But, of course, what did we see as soon as Ms Gillard and her colleagues got into government? We saw that the previous promises and assurances given in relation to the question of right of entry were abandoned. Under the Fair Work Act legislation that, as minister, the then member for Lalor, Ms Gillard, introduced, the unions—union bosses and union officials in particular—were given much easier access to workplaces than they had previously had. That is a very unfortunate demonstration of the fact that the previous Labor government evidently saw its highest policy priority as giving effect to the agenda and the desires of union bosses and union officials.

I am also sorry to note that the consequence of this change to the legislative framework was that a set of provisions was inserted into law that were then routinely exploited by many union officials. The consequences were extremely severe in many workplaces and businesses that were seeking to get on and improve production, operate efficiently, generate profits, generate returns for their owners, generate secure working conditions and employment for their employees, and meet their various stakeholder responsibilities. In seeking to do that they were routinely disrupted by militant union officials who were keen to use the new powers that had been handed to them by the Labor government acting to give effect to the agenda of union officials and union bosses. We saw many businesses facing an extraordinarily excessive number of workplace visits from union officials. This occurred even when employees at the workplace were not union members and even when the employees had not requested the union's presence. But, of course, the whole notion of workers having the right to choose whether or not they are represented, and in particular having the right to choose not to be a member of a union, is something that makes the blood of union officials boil, it makes their teeth grind, and of course they will do everything they can to resist that principle.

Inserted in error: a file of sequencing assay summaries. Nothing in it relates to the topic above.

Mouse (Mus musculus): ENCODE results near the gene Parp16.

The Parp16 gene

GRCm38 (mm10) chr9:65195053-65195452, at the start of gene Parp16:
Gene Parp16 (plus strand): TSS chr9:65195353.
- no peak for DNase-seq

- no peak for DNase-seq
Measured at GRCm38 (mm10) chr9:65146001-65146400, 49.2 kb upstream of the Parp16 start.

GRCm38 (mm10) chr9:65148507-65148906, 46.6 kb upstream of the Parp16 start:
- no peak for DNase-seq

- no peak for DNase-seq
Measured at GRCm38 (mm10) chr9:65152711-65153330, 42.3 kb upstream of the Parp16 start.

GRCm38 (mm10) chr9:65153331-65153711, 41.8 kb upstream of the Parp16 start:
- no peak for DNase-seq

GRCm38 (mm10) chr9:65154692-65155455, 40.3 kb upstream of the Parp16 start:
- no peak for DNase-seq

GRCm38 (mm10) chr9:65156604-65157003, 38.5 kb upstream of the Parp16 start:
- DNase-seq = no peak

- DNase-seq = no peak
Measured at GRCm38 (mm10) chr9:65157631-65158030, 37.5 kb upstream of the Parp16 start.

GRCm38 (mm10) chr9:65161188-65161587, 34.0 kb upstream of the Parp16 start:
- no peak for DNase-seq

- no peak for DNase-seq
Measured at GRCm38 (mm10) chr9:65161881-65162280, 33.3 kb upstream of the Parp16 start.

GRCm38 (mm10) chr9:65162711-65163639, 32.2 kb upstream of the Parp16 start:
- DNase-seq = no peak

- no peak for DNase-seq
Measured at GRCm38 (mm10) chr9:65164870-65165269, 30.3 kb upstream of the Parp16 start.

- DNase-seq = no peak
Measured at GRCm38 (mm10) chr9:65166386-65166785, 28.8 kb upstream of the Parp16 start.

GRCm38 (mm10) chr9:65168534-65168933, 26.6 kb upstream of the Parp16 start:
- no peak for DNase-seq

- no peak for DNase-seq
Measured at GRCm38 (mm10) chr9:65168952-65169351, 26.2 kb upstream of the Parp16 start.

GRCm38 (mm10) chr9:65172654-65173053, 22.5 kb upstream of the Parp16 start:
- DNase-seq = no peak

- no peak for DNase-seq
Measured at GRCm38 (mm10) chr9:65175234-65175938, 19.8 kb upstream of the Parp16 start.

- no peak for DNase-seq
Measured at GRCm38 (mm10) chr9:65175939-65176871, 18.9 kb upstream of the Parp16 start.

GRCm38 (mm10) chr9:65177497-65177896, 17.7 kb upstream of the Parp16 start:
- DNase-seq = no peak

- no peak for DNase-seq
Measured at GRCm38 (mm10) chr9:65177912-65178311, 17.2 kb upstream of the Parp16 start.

The Fair Work Act review panel—no biased set of people from one side or the other—noted a number of examples of precisely the phenomenon I have just spoken about. The Pluto LNG project received over 200 right-of-entry visits in just three months. BHP Billiton's Worsley alumina plant faced 676 right-of-entry visits in a single year, imposing an extraordinary burden on the efficient operation of these facilities.

But I am sorry to say it did not stop there, because by 2013 the responsible minister, the employment and workplace relations minister, was no longer the former member for Lalor. It was by this time the notorious member for Maribyrnong, who had, prior to coming into the parliament, been a prominent union boss, and who by this time was in a position where he could to the maximum extent possible give effect to the agenda and policy objectives of union bosses and officials. And he wasted no time in doing that, adding to his sorry record across a whole range of portfolios. He introduced further objectionable amendments to the Fair Work Act, which gave statutory authorisation to lunch room invasions. Union bosses now have the right under the provisions introduced by the former Minister for Employment and Workplace Relations—and, I need hardly add, current Leader of the Opposition—to insist on addressing workers in their lunch room, even when the workers have not requested their presence and are not union members. This is entirely unfair to that very substantial majority of people who are not union members. I remind the House that approaching 90 per cent of people in the workforce in the private sector are not union members. Yet those workers are now exposed to the ever-present risk of having their desire to peacefully sit there and eat their sandwiches or soup disrupted at any time by an unwanted, unwelcome visiting union official insisting on haranguing them. We say that it is time to put an end to it.